As I was writing a tutorial, noticed an important issue. Right now, you can only refer to a line number, but as the tutorial goes on, the user will be adding/changing/removing code from the project. So when working on the next section, the line numbers will be wrong. As an example, you can 'remix' the project (see link) that I started. In section 2, I ask someone to add a list item. In section 3, I refer to a blockquote on line 22, but since the user added a list item in the previous section, this is now line 13. I could try to predict which line it will be if the user follows my tutorial exactly as instructed, but we all know users don't always do that. In order for the tutorial to actually work, creators must be able to refer to specific lines or sections another way. ID or class might do it, or getting creators to add unique references which would then be picked up by tutorial.js would work too.
we might be able to do this by adding "automagical" CSS selector resolution, although keeping it readable is going to be interesting. Telling people to go to "line 2" makes sense, telling them to go to "#demosection .initial button.base" might not be as easy to parse for human eyes.
possible way to solve this: a <span> with data-target="selector text goes here", and the actual "what humans read" text as span content.
@Arty, within a session, the line references should update as the user edits the code. In your example, when you add a list item, the tutorial (all of the steps) should now refer to the blockquote as line 23. Can you confirm whether seeing this? Of course once the page is modified, saved/remixed, and reloaded, the line numbers will no longer match up. Detecting line text is a good default, but I agree there should be a more powerful way to associate line references with the code.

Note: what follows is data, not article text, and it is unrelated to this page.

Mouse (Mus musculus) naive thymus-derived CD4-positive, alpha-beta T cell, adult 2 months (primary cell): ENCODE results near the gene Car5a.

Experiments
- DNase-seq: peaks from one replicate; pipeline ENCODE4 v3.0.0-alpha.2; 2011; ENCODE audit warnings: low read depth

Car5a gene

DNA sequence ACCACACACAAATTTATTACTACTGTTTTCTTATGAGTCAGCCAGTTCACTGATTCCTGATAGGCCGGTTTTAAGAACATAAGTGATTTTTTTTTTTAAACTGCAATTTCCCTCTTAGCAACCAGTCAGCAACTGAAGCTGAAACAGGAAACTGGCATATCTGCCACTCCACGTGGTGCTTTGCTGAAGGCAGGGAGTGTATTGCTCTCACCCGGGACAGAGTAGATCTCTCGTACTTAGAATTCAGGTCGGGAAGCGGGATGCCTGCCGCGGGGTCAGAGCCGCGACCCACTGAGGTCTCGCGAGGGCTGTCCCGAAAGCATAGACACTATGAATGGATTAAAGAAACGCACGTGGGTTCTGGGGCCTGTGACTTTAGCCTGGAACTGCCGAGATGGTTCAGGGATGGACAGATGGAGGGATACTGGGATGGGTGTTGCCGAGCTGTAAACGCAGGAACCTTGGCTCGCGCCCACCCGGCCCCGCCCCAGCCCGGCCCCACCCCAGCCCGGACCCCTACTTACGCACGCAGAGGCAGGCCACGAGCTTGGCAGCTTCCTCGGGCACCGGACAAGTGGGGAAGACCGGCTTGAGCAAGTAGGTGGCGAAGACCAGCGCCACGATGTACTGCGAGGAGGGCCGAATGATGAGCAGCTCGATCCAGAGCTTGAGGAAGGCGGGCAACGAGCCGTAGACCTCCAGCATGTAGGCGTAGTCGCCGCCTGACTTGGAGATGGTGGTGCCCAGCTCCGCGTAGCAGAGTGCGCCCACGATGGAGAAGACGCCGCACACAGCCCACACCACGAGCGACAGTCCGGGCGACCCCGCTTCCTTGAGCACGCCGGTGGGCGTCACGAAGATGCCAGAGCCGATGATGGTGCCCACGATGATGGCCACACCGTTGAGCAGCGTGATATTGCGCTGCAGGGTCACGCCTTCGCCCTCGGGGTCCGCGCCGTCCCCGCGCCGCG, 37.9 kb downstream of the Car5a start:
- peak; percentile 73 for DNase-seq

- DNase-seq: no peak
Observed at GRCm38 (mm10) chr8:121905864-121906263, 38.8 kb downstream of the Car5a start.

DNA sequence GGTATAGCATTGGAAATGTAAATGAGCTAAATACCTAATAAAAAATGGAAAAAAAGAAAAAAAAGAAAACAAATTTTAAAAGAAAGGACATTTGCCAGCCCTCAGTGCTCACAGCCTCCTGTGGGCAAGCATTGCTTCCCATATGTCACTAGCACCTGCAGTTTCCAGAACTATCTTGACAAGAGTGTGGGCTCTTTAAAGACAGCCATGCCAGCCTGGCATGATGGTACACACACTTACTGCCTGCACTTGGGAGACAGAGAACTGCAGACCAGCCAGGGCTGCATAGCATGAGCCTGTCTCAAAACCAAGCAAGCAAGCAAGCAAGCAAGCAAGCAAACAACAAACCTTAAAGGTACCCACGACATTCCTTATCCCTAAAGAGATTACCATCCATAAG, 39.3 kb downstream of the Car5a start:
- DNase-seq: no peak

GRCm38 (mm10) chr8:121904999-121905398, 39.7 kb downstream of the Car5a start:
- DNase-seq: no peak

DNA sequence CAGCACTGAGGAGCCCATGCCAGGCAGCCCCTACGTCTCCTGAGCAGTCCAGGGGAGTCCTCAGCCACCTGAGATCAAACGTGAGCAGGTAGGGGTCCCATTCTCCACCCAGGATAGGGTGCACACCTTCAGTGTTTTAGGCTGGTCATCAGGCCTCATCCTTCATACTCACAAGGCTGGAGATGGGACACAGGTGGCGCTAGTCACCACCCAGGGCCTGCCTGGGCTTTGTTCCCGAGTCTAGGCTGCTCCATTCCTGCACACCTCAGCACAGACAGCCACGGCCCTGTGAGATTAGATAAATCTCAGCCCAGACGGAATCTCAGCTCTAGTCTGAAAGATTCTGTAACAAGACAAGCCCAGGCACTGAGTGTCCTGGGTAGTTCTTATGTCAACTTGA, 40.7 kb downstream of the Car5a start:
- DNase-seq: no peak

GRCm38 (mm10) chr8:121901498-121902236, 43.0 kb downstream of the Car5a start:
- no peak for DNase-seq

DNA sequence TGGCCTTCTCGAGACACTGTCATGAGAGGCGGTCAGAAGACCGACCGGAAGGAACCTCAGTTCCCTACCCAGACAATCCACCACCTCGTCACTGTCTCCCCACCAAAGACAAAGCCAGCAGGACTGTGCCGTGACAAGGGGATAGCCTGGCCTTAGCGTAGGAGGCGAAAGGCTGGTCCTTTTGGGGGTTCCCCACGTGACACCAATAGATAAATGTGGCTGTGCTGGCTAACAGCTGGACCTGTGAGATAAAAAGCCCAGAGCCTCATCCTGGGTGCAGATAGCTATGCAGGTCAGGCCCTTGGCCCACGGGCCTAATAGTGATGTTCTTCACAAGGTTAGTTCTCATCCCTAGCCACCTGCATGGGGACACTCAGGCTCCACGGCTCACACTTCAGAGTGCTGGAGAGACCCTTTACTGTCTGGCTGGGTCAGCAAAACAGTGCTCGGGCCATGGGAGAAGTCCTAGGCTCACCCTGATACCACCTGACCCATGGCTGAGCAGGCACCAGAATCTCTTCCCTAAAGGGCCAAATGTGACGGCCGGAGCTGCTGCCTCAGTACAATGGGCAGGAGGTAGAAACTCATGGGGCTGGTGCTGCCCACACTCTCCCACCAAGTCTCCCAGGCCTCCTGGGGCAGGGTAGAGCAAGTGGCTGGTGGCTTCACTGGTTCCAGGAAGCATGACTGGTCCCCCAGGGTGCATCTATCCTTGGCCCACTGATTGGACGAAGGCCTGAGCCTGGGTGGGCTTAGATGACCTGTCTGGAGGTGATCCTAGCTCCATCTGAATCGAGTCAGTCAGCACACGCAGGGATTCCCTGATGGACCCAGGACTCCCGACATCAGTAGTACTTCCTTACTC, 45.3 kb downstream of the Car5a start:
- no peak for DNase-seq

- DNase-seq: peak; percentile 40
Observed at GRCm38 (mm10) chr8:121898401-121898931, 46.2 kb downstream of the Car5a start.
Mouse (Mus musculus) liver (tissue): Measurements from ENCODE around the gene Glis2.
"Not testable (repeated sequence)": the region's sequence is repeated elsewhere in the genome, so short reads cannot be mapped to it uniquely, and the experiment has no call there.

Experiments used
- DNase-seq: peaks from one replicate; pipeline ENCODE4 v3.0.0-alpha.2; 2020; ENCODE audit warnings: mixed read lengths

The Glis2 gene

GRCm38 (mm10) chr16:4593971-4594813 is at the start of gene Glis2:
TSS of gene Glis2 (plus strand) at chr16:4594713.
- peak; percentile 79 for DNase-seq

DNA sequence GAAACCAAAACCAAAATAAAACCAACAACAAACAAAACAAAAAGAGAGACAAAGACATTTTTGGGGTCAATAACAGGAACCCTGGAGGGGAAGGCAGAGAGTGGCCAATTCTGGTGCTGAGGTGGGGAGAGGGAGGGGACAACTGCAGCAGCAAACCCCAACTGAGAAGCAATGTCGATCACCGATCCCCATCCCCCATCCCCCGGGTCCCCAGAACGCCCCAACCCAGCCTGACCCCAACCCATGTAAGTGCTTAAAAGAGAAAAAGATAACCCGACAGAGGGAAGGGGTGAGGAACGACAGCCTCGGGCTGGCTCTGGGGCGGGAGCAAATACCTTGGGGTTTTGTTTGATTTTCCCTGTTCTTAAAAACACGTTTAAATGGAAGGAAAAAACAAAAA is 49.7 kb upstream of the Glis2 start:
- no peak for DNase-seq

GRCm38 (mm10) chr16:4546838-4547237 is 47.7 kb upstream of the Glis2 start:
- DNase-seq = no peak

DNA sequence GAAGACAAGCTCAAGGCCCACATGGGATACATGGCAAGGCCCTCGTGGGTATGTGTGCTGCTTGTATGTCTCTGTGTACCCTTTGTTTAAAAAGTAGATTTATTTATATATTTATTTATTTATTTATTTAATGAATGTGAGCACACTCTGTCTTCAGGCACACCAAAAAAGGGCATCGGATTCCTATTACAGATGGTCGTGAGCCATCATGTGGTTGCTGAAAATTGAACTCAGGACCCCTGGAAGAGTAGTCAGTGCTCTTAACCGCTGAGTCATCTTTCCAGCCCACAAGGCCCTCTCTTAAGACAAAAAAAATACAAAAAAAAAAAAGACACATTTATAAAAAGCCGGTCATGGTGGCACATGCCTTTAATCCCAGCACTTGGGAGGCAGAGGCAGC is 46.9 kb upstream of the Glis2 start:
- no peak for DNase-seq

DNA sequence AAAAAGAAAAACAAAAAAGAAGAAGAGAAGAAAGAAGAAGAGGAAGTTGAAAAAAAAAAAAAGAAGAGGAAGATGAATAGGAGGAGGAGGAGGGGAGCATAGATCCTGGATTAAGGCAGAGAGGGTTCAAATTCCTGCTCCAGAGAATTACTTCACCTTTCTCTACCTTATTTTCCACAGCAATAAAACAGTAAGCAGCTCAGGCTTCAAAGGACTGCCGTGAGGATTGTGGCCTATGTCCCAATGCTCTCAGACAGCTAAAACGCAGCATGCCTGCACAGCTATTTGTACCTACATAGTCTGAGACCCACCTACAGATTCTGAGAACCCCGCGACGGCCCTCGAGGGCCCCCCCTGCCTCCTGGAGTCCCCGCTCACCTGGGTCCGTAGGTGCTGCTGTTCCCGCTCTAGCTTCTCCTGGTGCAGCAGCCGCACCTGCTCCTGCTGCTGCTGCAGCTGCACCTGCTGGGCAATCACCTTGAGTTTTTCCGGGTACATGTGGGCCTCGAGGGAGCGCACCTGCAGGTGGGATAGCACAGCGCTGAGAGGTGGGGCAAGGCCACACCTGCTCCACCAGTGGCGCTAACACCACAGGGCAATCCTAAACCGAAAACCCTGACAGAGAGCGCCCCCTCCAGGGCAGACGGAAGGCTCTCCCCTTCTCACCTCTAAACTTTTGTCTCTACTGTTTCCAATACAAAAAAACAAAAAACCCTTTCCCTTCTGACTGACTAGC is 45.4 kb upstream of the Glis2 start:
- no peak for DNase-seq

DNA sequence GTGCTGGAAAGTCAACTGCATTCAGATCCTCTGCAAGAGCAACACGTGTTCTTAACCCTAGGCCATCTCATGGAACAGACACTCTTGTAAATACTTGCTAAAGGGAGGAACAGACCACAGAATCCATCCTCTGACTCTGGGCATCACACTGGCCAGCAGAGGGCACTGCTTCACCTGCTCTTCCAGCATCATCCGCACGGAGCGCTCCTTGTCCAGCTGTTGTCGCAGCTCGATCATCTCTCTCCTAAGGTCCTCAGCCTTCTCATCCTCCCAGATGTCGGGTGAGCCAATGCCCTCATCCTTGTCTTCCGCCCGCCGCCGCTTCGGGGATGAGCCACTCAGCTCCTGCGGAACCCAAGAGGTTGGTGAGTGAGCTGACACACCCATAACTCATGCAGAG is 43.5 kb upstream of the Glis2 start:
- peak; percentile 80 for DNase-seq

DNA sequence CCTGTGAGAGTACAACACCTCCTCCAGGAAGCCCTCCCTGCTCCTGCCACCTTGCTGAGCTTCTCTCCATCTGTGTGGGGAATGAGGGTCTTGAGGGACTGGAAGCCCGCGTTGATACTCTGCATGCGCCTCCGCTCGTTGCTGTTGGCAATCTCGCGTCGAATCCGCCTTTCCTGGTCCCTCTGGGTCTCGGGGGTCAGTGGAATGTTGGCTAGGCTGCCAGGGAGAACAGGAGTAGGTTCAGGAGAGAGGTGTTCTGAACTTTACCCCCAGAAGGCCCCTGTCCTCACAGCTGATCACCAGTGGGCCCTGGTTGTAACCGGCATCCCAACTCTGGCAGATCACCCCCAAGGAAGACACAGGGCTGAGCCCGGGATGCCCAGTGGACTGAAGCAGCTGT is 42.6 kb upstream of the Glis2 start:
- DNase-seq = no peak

@Tom: Wow, magic! Confirmed that it's true and I'm seeing it in production (not just mofostaging). However, as you say, the real problem is once a project is remixed, the line numbers reset (confirmed on production site). Not sure on the best solution. ID would work since that's unique. Class is iffy because you wouldn't know which specific class to refer to. A specific data target (as Pomax suggests) might work best, though less intuitive for tutorial creators. Then again, if creators know HTML/CSS, it shouldn't be a problem.
getting this to work automatically across content changes would require making tutorials somehow aware of the identity of lines beyond just the number, so marking as wonfix.
Status: UNCONFIRMED → RESOLVED
Last Resolved: 6 years ago
Resolution: --- → WONTFIX
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